In the Netherlands, the good weather is currently making for a substantial asparagus supply on the market. "This beautiful spring weather is benefitting asparagus consumption too. There's even more enthusiasm than in other years for this product, especially at Dutch retailers," says Will Teeuwen of Teboza. "Demand for peeled asparagus is rising significantly, thanks to increased demand from the hospitality and foodservice sectors. But retailers are also running more promotions with peeled asparagus this year."
"However, our neighboring countries, particularly Germany, are taking less Dutch asparagus than before. I can't quite figure out why. It's a shame, though, because although most of the asparagus we grow is consumed locally, exports are very welcome. Especially given that German per-household asparagus consumption is even higher than in the Netherlands."
"That definitely affected the last two weeks' price developments in the day trade. And then you have to ask yourself whether the current auction prices are a reference for market prices. After all, that concerns volumes for which there are no customers. I think you have to ensure you have buyers for the quantity you cultivate," says Will.
"Also, there are far fewer auction buyers than, say, 20 years ago. The current clock prices, in my opinion, give a distorted picture and don't reflect realistic market prices. There will still be nice volumes on the market for the next two or three weeks. Then, acreage will dwindle fast. Quite a few hectares will already be going out of production in the coming weeks."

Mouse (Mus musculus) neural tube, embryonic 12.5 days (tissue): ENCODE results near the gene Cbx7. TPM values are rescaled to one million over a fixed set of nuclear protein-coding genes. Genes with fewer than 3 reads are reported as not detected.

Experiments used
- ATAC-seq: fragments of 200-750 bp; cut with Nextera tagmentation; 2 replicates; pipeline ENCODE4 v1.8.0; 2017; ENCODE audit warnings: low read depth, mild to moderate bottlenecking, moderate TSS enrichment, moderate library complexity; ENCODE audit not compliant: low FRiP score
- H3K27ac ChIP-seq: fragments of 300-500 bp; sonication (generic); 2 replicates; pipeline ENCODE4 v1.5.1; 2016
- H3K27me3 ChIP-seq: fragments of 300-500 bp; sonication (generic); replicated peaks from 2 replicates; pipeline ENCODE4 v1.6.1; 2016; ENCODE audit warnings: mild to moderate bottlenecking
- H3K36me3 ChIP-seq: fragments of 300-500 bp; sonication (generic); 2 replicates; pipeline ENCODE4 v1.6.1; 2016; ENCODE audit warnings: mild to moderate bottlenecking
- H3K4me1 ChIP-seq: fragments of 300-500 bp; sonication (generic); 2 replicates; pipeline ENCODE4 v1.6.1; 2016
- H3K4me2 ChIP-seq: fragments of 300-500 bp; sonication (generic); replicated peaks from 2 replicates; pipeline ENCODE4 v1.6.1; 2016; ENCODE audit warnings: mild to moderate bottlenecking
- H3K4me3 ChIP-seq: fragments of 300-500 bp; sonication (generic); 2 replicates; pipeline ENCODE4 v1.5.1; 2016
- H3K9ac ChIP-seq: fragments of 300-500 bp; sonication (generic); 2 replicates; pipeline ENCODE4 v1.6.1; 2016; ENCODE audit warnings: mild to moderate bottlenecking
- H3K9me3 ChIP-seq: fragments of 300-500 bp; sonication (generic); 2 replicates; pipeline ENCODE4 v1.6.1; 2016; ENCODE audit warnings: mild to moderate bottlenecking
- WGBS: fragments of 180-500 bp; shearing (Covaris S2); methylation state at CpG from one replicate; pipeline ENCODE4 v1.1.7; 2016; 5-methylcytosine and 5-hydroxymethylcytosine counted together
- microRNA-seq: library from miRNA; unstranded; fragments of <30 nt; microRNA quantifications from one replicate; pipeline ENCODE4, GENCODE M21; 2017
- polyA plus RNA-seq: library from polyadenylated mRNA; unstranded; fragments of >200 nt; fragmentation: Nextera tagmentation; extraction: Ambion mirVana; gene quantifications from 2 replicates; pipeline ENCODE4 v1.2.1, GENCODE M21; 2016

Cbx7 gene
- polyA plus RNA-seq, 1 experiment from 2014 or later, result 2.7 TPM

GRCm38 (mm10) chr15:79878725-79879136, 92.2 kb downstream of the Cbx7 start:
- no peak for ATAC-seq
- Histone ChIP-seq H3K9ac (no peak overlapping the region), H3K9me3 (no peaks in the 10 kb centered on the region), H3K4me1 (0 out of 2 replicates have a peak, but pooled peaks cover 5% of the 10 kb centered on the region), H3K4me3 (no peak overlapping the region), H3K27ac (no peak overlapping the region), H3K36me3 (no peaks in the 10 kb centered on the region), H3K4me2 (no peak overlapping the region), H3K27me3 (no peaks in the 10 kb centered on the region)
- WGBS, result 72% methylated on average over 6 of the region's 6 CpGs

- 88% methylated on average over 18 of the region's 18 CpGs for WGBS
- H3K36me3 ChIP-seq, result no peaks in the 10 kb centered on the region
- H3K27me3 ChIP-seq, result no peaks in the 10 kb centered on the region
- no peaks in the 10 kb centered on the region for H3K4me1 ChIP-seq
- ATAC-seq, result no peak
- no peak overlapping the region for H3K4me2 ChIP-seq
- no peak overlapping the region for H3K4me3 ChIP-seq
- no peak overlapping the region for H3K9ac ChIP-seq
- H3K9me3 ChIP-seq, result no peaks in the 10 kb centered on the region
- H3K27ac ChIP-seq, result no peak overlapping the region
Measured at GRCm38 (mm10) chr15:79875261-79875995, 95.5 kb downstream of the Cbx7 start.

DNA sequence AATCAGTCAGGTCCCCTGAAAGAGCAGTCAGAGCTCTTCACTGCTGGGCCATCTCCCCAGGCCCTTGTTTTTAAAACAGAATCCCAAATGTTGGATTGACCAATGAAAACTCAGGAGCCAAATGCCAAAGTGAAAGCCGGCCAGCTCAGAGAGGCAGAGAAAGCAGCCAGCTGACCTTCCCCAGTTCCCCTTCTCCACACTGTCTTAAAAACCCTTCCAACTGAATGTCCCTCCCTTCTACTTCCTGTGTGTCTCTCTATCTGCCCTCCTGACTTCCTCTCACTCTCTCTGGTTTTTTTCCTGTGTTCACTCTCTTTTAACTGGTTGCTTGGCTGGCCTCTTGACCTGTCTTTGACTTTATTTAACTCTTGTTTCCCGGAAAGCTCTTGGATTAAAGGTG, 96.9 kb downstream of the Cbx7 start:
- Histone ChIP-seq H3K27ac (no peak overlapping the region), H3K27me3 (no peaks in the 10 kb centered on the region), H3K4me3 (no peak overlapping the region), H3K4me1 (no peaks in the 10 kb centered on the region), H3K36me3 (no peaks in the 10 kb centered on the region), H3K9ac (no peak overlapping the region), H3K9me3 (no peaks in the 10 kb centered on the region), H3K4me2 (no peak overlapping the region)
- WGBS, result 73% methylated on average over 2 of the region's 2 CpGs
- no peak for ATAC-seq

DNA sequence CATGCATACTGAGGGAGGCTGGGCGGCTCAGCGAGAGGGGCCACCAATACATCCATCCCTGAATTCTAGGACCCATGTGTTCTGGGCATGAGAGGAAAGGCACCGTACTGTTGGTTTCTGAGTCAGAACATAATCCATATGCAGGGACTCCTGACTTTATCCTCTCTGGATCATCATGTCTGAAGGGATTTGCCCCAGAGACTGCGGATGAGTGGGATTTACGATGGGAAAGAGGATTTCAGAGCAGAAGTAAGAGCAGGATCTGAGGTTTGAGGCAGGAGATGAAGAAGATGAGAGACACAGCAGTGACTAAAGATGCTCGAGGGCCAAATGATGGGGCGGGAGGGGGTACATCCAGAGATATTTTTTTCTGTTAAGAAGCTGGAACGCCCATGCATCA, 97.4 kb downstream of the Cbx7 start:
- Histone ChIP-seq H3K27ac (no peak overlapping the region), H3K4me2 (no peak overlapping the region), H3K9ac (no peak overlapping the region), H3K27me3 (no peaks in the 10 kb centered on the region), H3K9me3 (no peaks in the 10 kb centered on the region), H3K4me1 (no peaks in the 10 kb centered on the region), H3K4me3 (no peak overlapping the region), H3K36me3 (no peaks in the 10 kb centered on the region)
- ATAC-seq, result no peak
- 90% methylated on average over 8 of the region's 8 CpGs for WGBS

"This year's demand for green asparagus, which we cultivate in Spain, is excellent too. We're selling significantly more of these, and prices are at a good, stable level. However, that crop has been very challenging. The bad weather in Spain affected our plots too," Teeuwen explains.
"A lot of rain and cold weather isn't ideal for growing green asparagus. We're going to keep harvesting until early June. We'll get the kilos in the end, but the focus has now shifted to much later in the season. That's why we'll have overseas green asparagus for longer at the beginning of the year to serve our customers."
"That generally makes it an entirely different year than the last few years. But perhaps, that changeability is what makes and keeps this profession so great. Where's the fun in following the same script every year? And because our company focuses wholly on growing asparagus, we can respond quickly to developments," Will concludes.